Extragonadal extracranial germ cell tumors (GCTs) (i.e., sacrococcygeal, mediastinal, and retroperitoneal) are more common in children than in adults. Children with extragonadal malignant GCTs, particularly those with advanced-stage disease, have the highest risk of treatment failure for any GCT presentation.[2,3]
In a study of prognostic factors in pediatric extragonadal malignant GCTs, age older than 12 years was the most important prognostic factor. In a multivariate analysis, children aged 12 years or older with thoracic tumors had six times the risk of death compared with children younger than 12 years with primary nonthoracic tumors.
Note: Separate PDQ summaries on Oral Cancer Prevention and Lip and Oral Cavity Cancer Treatment are also available.
There is inadequate evidence to establish whether screening would result in a decrease in mortality from oral cancer.
Magnitude of Effect: No evidence of benefit or harm.
Study Design: Evidence obtained from one randomized controlled trial.
Internal Validity: Poor.
Consistency: Not applicable (N/A).
Outcome has improved remarkably since the advent of platinum-based chemotherapy and the use of a multidisciplinary treatment approach.[2,5] Complete resection before chemotherapy may be possible in some patients without major morbidity. For patients with locally advanced sacrococcygeal tumors, mediastinal tumors, or large pelvic tumors, tumor biopsy followed by preoperative chemotherapy can facilitate subsequent complete tumor resection and improve ultimate patient outcome.[5,6,7,8]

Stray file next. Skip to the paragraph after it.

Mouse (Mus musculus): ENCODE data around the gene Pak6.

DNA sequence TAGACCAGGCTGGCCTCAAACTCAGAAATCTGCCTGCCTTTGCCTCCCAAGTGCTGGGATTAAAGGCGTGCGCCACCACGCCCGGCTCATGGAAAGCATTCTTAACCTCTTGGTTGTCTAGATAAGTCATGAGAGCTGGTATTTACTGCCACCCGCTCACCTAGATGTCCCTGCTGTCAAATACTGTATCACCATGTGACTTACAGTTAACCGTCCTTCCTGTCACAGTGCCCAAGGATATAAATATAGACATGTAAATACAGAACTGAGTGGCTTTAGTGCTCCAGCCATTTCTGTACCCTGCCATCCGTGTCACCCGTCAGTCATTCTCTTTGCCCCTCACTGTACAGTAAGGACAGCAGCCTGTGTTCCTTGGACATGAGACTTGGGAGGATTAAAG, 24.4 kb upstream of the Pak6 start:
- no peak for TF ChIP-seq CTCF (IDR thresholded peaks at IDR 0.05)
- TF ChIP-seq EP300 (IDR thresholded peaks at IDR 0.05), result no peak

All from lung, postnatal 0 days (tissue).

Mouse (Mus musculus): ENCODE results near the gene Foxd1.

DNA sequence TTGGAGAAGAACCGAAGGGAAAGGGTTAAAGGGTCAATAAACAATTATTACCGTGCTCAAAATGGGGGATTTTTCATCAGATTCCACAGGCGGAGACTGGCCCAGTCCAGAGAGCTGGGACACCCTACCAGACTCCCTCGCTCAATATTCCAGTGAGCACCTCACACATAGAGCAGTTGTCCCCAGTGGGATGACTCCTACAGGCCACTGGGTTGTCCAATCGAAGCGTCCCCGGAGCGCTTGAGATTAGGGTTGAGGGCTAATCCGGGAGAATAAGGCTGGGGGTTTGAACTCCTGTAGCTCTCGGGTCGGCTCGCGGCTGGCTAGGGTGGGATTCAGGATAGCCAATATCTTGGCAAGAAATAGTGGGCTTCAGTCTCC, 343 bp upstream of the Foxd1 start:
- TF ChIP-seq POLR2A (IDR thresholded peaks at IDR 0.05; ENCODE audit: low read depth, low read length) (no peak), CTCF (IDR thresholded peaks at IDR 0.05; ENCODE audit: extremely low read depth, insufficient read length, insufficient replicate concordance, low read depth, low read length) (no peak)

The role for surgery at diagnosis for extragonadal tumors is age- and site-dependent and must be individualized. Depending on the clinical setting, the appropriate surgical approach may be primary resection, biopsy before chemotherapy, or no surgery (e.g., mediastinal primary tumor in a patient with a compromised airway and elevated tumor markers). An appropriate strategy may be biopsy at diagnosis followed by chemotherapy and subsequent surgery in selected patients who have residual masses after chemotherapy.
Stages I and II
Surgery and chemotherapy with four to six cycles of standard cisplatin, etoposide, and bleomycin (PEB) is one treatment alternative. Patients treated with this regimen have an overall survival (OS) outcome greater than 90%, suggesting that a reduction in therapy could be considered.[2,9] An alternative treatment option is surgery and chemotherapy with six cycles of carboplatin, etoposide, and bleomycin (JEB).
Stages III and IV
A treatment option for stage III and stage IV disease is surgery and chemotherapy with four to six cycles of standard PEB. These patients have an OS outcome approaching 80% with this regimen. Another treatment option is surgery and chemotherapy with six cycles of JEB, which has a similar OS to the PEB regimen.